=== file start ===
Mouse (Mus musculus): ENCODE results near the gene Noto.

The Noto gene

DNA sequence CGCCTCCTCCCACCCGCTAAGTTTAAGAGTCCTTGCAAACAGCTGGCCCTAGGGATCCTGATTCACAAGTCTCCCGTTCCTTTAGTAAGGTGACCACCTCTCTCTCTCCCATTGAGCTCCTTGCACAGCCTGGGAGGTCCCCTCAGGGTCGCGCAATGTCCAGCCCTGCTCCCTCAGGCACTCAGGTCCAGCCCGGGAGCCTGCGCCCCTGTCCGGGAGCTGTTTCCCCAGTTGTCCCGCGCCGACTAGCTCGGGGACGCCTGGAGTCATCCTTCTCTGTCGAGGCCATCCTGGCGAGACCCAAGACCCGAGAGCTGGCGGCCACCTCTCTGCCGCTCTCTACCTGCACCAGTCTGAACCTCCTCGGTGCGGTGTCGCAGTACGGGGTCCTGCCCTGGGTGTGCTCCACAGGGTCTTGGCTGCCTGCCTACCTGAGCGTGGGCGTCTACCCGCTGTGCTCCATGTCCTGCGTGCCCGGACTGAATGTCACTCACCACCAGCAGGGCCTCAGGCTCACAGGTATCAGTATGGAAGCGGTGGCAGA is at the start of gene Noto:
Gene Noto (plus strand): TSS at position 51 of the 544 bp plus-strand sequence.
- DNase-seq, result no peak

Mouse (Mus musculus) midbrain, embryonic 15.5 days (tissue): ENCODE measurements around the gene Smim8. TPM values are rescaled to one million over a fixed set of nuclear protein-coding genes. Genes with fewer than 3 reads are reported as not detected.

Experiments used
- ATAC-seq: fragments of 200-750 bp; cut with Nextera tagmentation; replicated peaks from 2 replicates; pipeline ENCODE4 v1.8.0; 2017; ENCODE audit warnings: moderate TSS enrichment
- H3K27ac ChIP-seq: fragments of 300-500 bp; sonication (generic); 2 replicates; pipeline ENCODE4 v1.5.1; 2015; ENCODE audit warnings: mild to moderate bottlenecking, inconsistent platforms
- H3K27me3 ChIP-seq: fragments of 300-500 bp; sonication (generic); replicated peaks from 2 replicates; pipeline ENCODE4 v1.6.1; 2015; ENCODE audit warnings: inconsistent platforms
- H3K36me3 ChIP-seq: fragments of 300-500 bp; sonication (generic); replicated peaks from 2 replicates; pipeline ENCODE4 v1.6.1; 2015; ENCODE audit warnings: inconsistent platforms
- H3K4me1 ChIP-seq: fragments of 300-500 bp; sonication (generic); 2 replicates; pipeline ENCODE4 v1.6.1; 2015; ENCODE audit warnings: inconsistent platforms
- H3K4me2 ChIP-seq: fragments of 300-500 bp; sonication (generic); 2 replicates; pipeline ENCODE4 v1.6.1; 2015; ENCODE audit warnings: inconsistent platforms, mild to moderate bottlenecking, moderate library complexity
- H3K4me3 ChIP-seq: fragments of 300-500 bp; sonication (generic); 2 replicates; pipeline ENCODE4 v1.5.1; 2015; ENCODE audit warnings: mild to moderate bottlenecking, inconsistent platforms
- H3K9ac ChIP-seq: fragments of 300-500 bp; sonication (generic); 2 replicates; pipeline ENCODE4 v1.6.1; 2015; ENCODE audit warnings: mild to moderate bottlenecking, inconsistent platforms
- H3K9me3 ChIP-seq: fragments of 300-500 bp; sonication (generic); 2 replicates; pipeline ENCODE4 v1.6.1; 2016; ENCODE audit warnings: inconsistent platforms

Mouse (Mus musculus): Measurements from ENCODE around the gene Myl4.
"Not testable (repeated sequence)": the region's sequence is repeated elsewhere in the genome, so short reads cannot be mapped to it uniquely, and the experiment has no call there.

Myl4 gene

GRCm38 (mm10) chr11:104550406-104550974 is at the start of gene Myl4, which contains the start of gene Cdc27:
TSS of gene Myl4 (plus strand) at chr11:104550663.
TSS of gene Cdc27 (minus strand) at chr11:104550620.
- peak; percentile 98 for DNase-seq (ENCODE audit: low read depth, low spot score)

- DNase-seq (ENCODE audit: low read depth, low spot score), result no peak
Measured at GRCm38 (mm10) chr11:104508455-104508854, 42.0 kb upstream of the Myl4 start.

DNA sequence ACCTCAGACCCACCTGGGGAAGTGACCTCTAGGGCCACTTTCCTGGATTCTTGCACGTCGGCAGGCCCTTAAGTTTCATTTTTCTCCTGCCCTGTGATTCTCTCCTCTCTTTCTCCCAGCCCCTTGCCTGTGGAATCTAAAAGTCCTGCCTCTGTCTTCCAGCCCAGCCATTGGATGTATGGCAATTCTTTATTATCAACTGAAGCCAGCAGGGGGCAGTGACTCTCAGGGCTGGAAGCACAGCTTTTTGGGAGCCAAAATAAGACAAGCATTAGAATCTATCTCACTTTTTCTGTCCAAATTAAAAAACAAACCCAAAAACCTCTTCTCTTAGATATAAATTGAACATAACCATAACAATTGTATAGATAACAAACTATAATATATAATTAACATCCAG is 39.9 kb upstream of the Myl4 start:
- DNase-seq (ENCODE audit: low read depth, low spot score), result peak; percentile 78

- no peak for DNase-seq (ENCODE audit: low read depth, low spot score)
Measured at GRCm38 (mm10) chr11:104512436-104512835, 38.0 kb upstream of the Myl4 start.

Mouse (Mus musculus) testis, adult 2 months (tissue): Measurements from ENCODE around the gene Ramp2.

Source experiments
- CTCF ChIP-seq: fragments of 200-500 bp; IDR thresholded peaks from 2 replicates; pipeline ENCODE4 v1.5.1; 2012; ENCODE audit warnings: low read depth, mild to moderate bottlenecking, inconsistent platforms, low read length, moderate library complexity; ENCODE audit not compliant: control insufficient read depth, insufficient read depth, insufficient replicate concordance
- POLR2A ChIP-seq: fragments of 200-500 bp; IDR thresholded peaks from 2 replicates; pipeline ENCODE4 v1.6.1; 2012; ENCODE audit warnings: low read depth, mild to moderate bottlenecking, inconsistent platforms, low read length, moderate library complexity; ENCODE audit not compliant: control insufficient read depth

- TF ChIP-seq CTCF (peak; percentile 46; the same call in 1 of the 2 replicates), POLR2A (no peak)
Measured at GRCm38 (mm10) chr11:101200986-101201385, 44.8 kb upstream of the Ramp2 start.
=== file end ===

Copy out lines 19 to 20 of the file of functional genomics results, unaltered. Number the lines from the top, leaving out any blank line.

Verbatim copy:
Myl4 gene

GRCm38 (mm10) chr11:104550406-104550974 is at the start of gene Myl4, which contains the start of gene Cdc27: